Q. Chosun Daily News. I have a question for President Bush. The United States has a divergent alliance with countries like the United Kingdom, Japan. In your opinion, President Bush, what kind of alliance do you have with the Republic of Korea? And during your summit meeting today, I believe you agreed to upgrade the Korea-U.S. alliance. In order to upgrade the alliance, what kind of new movement will you take on, for instance, the transfer of wartime operational control? And what will you do, President Bush—do you have any intention to meet with both President Lee and Chairman Kim in order to resolve this issue?
President Bush. No—[inaudible]—described the relationship—[inaudible]—a 21st-century strategic alliance. That makes sense to me. So what does that mean? Well, it means we work in ways to deal with 21st-century problems, such as proliferation of nuclear materials, such as working to make sure our children are educated with the tools necessary to be productive citizens, such as having a recognition that in the 21st century, a free and fair trading system will be necessary for prosperity. And that's why it's going to be very important for our Congress to ratify the free trade agreement with Korea.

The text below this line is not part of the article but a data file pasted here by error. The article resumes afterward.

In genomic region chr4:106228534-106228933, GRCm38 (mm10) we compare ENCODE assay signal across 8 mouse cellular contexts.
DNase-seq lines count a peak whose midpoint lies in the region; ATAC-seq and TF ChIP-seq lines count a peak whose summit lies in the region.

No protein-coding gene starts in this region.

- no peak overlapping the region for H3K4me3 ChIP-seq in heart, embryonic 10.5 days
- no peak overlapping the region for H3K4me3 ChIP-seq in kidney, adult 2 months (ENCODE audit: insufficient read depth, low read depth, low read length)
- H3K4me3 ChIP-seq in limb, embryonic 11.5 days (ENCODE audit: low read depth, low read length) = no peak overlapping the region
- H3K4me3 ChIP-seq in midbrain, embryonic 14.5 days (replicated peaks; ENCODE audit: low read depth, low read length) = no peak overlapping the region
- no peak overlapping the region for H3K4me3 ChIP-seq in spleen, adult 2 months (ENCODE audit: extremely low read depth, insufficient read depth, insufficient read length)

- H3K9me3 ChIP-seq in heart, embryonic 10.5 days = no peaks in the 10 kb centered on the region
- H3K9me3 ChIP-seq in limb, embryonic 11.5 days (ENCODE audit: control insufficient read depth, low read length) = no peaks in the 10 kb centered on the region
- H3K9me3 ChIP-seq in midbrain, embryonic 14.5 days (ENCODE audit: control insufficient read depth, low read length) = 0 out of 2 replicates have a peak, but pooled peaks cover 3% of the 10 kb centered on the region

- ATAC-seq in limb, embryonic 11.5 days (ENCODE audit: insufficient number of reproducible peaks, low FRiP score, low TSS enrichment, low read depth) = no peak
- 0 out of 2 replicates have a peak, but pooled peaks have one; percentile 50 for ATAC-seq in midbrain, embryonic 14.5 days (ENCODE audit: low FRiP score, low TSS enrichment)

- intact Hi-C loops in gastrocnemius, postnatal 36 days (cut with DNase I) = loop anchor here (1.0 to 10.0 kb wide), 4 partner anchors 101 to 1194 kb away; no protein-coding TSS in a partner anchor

It's going to be very important a 21stcentury alliance recognizes that China is a opportunity for both nations to engage in a constructive way. Well, we have our problems with China, of course, whether it be human rights or how the Chinese leadership deals with the Dalai Lama or with Burma, a variety of issues. On the other hand, you can either have a constructive relationship—we can work constructively with China—or we can have a destructive relationship. I've chosen to have a constructive relationship.